The lights are on
What new ideas the game brings to the table and how well old ideas are presented.
How good a game looks, taking into account any flaws such as bad collision or pop-up.
Does the game’s music and sound effects get you involved or do they make you resolve to always play with the volume down?
Basically, the controller to human interface. The less you think about the hunk of plastic in your hands, the better the playability.
Flat out, just how fun the game is to play. The most important factor in rating a game.
Arriving out of left field with a release on the same day as its announcement, NES Remix is a mishmash of short segments from numerous games. Some are bonafide classics, like Super Mario Bros. or The Legend of Zelda. Others are more forgettable or haven’t aged gracefully, like Clu Clu Land and Wrecking Crew. Regardless of which subset of levels you’re playing, NES Remix offers numerous challenges that don’t add up to anything particularly notable.
Unlike the clever 9-Volt levels in the WarioWare series, you’ll rarely see interesting twists on these classics. Many objectives are as simple as “Get the sword!” in Zelda or “Enter a pipe!” in Super Mario Bros. As you progress, a series of remixed levels do turn things around a bit. One Mario level borrows the silhouetted art style of Limbo, one tasks you with navigating the first Donkey Kong level with the grounded Link (he can’t use his sword, either), and another has you taking on Bowser in a modified frozen castle.
Even the levels with actual modifications feel recycled, as the core gameplay never really changes from what you remember on NES. Excitebike feels like Excitebike, even if you’re being required to take out five rival racers. Balloon Fight is still Balloon Fight when the camera zooms out a bit. There are few genuinely clever moments in NES Remix, and I rarely felt compelled to return to completed levels in an effort to get a higher rating on the game’s three star system.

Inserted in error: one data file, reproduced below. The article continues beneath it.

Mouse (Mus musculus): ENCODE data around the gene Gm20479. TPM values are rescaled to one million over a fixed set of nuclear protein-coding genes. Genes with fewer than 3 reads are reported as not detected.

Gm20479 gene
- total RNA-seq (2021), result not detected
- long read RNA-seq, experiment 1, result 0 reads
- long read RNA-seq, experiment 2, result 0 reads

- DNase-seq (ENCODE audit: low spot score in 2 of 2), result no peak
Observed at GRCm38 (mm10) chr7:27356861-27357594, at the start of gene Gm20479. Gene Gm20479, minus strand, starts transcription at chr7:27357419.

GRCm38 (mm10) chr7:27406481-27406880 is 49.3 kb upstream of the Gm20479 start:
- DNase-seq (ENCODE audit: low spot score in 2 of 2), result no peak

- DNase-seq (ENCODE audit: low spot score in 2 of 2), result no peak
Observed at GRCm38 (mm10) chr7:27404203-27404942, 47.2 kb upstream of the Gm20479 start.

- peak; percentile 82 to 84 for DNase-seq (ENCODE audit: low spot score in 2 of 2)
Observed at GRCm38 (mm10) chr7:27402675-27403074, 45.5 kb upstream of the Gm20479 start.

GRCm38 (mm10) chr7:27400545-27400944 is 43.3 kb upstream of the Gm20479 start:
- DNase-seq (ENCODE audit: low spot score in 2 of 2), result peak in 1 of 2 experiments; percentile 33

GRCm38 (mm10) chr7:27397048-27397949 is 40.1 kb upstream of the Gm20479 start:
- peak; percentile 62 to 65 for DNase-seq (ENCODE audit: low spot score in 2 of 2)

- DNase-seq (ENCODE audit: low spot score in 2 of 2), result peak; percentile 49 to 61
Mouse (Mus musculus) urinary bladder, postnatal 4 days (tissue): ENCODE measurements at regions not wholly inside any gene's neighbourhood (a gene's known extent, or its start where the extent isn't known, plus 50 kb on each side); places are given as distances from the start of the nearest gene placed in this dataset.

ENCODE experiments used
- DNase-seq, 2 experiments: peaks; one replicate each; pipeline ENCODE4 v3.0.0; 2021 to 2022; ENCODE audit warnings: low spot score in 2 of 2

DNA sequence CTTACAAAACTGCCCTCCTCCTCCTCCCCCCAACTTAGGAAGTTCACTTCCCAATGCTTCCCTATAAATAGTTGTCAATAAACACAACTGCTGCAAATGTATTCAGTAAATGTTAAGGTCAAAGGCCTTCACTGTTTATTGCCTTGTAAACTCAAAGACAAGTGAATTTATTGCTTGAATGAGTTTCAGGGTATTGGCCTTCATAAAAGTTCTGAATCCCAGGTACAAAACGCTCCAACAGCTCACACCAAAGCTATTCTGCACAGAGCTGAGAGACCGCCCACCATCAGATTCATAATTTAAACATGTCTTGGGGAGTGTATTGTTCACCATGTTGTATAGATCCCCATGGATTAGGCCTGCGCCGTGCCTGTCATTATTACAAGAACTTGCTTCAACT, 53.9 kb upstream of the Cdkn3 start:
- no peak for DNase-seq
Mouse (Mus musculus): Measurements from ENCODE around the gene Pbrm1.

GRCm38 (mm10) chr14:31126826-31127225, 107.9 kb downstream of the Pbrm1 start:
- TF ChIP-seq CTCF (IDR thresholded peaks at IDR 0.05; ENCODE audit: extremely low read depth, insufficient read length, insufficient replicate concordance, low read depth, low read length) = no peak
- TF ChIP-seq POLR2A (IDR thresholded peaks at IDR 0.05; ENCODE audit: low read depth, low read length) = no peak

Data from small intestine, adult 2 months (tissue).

One thing NES Remix does a good job of is presenting bite-sized snippets of memorable moments from the classics. I may not want to play through the entire original Zelda again, but it was cool to hop in and take on a few bosses. Some Mario levels will give you that feeling of dread when you approach Bowser, but you won’t have to dedicate four stages’ worth of time to get that hit of nostalgia.
NES Remix is a fun little distraction for a while, and brings back plenty of memories. Some of those memories are great, and others are along the lines of remembering how much Ice Climbers sucks. This isn’t a must-play highlight for the Wii U eShop, but it’s worth spending some time with if you grew up with an NES controller in your hand.